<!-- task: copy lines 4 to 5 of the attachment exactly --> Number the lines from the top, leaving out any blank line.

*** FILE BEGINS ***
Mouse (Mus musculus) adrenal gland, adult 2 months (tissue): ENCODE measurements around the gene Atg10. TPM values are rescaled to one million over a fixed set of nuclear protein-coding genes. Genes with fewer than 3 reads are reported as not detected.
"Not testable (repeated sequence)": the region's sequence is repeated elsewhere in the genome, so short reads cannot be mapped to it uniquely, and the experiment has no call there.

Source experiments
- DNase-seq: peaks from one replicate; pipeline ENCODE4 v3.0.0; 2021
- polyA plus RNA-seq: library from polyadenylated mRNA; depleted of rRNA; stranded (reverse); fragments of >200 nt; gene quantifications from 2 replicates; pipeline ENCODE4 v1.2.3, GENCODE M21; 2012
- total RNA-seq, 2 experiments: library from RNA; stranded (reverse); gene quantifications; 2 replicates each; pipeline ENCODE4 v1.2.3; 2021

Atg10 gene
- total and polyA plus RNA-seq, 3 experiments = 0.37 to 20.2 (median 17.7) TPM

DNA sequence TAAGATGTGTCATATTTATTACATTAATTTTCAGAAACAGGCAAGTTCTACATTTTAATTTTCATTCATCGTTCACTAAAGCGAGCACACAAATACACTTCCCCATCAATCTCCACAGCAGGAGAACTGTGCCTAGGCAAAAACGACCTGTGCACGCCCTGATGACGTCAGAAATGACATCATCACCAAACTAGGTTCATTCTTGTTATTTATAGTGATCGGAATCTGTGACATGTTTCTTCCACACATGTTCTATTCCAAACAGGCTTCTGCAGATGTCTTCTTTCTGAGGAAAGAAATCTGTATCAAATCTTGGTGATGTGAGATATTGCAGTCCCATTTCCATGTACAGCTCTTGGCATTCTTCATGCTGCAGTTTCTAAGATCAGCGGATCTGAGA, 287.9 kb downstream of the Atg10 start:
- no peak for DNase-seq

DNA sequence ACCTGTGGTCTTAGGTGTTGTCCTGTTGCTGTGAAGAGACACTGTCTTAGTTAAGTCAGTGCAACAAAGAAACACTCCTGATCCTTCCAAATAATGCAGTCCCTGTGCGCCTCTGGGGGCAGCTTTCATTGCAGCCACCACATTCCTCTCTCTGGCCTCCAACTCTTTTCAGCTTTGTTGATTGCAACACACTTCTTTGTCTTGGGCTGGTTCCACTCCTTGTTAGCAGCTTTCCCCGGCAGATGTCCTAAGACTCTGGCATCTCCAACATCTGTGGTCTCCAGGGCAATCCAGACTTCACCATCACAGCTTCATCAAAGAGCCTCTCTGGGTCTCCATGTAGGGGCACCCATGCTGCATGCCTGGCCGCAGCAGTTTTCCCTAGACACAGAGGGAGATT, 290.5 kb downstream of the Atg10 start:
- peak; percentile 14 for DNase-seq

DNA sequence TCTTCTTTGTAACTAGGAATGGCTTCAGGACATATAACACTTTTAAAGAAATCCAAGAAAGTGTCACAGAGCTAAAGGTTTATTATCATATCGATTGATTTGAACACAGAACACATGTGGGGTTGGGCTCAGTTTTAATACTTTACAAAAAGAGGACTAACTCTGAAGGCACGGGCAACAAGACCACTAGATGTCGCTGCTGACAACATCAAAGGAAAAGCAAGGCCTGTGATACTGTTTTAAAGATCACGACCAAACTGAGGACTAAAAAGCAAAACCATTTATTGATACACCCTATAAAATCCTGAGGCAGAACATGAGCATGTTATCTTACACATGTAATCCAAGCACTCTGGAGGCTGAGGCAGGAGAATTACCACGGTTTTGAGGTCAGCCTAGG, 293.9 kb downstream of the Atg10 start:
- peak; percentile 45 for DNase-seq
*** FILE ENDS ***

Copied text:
- DNase-seq: peaks from one replicate; pipeline ENCODE4 v3.0.0; 2021
- polyA plus RNA-seq: library from polyadenylated mRNA; depleted of rRNA; stranded (reverse); fragments of >200 nt; gene quantifications from 2 replicates; pipeline ENCODE4 v1.2.3, GENCODE M21; 2012